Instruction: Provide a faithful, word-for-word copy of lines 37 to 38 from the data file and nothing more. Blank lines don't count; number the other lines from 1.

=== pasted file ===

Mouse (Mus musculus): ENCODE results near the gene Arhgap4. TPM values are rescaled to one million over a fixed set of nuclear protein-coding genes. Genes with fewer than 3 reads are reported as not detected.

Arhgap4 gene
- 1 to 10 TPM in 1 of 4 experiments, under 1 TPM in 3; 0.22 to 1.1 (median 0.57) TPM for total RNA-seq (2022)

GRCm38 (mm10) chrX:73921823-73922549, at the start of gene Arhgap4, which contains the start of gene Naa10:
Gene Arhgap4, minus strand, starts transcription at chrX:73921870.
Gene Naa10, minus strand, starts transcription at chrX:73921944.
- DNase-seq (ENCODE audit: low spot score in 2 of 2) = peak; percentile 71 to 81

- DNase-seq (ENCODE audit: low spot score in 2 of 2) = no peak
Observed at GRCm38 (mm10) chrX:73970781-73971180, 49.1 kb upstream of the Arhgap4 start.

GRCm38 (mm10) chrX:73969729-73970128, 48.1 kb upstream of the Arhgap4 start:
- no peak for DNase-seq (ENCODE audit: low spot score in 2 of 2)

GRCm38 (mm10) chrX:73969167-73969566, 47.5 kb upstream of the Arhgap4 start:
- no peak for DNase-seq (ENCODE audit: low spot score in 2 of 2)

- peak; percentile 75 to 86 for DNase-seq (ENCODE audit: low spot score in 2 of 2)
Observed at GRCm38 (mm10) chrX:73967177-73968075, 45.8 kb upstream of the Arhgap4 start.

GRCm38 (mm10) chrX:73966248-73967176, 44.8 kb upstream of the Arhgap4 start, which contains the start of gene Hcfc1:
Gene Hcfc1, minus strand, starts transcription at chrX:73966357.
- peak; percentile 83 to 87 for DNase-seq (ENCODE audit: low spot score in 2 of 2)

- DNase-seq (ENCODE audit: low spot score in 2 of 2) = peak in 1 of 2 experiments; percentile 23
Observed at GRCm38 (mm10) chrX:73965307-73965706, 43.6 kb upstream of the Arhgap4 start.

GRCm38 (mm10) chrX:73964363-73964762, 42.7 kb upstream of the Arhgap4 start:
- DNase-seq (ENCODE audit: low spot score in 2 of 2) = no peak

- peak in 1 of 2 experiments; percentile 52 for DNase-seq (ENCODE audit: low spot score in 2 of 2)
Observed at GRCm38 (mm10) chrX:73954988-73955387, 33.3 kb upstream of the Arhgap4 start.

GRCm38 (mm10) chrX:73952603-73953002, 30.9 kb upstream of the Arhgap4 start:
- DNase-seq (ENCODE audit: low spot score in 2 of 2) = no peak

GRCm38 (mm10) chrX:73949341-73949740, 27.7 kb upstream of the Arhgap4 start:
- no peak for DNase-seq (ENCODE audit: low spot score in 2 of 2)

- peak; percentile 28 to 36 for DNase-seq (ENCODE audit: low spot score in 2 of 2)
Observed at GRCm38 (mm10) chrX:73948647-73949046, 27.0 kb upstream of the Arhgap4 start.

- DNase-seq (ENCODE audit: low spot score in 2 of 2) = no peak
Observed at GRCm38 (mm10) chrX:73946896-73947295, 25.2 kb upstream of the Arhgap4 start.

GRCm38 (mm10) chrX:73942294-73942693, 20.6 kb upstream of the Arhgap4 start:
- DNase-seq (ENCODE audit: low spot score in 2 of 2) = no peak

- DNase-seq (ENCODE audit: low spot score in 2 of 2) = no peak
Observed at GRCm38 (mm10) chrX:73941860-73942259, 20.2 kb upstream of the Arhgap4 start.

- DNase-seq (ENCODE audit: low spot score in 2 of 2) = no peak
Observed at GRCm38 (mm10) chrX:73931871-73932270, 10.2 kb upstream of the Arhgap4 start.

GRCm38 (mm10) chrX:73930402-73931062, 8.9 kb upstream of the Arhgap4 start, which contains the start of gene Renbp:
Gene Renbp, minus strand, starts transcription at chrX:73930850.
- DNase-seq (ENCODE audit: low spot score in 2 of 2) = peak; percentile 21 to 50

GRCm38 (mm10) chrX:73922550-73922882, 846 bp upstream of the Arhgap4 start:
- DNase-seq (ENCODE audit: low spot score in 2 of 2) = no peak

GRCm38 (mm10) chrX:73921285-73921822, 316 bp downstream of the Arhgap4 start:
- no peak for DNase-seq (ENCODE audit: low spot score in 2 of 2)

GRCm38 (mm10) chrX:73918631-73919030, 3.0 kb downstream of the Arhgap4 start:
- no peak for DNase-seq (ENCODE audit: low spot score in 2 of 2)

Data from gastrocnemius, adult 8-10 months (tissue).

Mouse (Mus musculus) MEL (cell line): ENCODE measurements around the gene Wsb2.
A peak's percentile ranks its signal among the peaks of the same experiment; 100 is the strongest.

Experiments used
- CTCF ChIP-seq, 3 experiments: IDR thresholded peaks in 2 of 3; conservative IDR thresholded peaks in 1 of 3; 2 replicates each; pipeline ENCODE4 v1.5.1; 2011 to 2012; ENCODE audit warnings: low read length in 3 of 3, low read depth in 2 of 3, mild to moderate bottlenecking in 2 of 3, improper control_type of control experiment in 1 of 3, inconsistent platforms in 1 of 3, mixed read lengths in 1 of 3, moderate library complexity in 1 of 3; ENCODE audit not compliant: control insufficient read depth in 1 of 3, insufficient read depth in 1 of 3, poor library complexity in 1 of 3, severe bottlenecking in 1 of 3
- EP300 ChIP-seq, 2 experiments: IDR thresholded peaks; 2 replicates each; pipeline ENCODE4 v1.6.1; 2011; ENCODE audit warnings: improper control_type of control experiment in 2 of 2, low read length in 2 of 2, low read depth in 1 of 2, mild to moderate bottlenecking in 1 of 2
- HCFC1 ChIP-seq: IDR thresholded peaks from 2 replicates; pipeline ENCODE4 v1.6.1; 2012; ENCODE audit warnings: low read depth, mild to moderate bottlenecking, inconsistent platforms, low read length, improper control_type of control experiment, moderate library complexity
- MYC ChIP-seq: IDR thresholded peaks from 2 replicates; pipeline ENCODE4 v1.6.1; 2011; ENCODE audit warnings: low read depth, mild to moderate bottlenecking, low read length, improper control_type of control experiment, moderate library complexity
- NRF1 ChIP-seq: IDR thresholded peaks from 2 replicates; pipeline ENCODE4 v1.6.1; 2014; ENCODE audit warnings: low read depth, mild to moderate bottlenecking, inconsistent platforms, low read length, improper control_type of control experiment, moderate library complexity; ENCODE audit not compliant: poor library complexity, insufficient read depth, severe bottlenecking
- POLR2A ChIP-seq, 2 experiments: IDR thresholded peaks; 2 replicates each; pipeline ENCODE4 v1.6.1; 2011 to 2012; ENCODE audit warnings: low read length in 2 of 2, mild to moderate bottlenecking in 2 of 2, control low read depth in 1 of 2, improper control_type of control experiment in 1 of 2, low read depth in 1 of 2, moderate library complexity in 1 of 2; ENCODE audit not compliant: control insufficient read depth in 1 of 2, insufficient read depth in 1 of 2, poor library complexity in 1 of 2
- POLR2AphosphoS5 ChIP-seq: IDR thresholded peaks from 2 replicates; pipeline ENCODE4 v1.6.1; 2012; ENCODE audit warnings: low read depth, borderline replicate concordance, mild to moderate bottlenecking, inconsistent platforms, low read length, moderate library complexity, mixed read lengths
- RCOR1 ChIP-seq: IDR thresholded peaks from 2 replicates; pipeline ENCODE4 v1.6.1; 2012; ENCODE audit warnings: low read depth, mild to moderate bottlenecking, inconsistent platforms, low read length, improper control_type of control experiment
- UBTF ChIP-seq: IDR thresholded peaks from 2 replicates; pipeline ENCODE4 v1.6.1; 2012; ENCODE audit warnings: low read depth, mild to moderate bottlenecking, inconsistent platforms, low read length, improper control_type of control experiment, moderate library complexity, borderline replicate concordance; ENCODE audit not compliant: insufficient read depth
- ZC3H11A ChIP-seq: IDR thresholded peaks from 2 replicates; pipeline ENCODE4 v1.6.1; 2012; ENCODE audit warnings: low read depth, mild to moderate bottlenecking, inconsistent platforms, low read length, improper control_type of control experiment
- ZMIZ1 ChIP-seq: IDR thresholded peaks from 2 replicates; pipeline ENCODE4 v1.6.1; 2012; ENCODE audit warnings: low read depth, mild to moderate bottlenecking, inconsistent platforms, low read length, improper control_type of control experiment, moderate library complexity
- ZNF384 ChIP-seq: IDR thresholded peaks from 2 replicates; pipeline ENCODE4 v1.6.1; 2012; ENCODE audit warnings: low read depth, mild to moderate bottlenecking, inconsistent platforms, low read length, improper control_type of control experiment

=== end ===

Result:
- DNase-seq (ENCODE audit: low spot score in 2 of 2) = no peak
Observed at GRCm38 (mm10) chrX:73931871-73932270, 10.2 kb upstream of the Arhgap4 start.